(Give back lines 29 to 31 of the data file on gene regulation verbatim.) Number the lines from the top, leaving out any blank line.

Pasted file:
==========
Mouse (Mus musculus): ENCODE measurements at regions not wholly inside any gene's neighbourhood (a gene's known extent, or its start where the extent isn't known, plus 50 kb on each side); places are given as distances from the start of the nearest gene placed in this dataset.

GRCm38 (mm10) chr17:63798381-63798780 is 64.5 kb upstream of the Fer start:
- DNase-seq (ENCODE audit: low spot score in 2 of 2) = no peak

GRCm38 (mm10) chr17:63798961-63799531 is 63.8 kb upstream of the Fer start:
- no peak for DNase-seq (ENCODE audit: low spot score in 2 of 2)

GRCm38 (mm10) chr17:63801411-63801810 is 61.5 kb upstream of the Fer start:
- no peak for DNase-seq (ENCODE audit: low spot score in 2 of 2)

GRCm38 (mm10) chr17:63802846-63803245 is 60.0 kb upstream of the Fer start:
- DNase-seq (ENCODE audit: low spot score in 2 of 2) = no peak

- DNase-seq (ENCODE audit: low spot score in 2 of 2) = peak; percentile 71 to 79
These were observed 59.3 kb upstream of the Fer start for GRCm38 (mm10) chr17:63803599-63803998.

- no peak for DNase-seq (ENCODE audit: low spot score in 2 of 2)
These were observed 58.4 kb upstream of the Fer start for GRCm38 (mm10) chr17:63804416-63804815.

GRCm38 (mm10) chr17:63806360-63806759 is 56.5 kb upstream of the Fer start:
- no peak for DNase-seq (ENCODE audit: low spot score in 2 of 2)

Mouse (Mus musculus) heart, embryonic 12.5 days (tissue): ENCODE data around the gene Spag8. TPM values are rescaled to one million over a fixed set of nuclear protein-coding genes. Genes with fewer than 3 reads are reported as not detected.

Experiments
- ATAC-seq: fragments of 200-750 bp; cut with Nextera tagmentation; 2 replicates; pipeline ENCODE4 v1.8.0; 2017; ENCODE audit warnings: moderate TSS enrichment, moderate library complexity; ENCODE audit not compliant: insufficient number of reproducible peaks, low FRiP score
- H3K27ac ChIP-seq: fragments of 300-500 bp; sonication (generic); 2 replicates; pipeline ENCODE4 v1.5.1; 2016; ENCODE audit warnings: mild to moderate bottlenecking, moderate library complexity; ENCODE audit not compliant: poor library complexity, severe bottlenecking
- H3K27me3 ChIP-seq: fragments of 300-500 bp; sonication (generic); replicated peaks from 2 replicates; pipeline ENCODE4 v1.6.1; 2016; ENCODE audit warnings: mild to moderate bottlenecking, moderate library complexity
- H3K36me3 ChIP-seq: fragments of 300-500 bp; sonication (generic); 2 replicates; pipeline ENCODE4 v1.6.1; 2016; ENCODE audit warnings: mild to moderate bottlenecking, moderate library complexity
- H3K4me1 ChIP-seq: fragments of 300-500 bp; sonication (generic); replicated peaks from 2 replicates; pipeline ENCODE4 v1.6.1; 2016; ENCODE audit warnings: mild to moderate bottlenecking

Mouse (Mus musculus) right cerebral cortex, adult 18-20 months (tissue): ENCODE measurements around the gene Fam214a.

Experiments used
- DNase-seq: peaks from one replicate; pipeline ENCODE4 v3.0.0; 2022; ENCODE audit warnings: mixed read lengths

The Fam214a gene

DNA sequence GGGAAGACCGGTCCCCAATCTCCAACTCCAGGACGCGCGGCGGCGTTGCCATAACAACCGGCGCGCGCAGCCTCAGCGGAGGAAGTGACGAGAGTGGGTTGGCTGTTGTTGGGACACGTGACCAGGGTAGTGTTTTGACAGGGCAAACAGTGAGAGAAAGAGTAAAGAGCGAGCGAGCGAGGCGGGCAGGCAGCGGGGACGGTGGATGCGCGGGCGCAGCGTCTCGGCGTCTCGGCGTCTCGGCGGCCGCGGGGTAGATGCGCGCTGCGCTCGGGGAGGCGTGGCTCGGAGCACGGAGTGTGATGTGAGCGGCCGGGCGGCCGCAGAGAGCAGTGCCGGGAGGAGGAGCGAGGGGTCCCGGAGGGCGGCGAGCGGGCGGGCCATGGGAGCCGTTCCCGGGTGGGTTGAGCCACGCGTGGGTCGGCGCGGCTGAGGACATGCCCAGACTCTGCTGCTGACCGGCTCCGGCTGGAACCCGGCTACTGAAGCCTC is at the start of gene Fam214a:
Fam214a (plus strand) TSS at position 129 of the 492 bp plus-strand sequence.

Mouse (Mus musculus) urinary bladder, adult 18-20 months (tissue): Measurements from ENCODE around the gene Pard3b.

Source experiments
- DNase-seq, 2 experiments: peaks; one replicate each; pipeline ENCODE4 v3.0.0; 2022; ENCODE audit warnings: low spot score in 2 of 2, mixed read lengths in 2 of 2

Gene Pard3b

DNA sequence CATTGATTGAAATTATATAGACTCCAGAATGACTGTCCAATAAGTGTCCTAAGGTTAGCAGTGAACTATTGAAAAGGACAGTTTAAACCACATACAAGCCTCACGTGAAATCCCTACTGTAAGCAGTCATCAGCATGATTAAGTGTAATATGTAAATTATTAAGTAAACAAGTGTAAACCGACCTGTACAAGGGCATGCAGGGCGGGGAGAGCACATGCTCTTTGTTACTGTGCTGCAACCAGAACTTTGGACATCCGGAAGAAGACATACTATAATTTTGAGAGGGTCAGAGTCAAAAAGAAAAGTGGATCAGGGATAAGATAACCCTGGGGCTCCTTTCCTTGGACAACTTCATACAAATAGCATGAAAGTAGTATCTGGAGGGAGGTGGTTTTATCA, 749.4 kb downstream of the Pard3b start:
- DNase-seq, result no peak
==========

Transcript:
Mouse (Mus musculus) urinary bladder, adult 18-20 months (tissue): Measurements from ENCODE around the gene Pard3b.

Source experiments
- DNase-seq, 2 experiments: peaks; one replicate each; pipeline ENCODE4 v3.0.0; 2022; ENCODE audit warnings: low spot score in 2 of 2, mixed read lengths in 2 of 2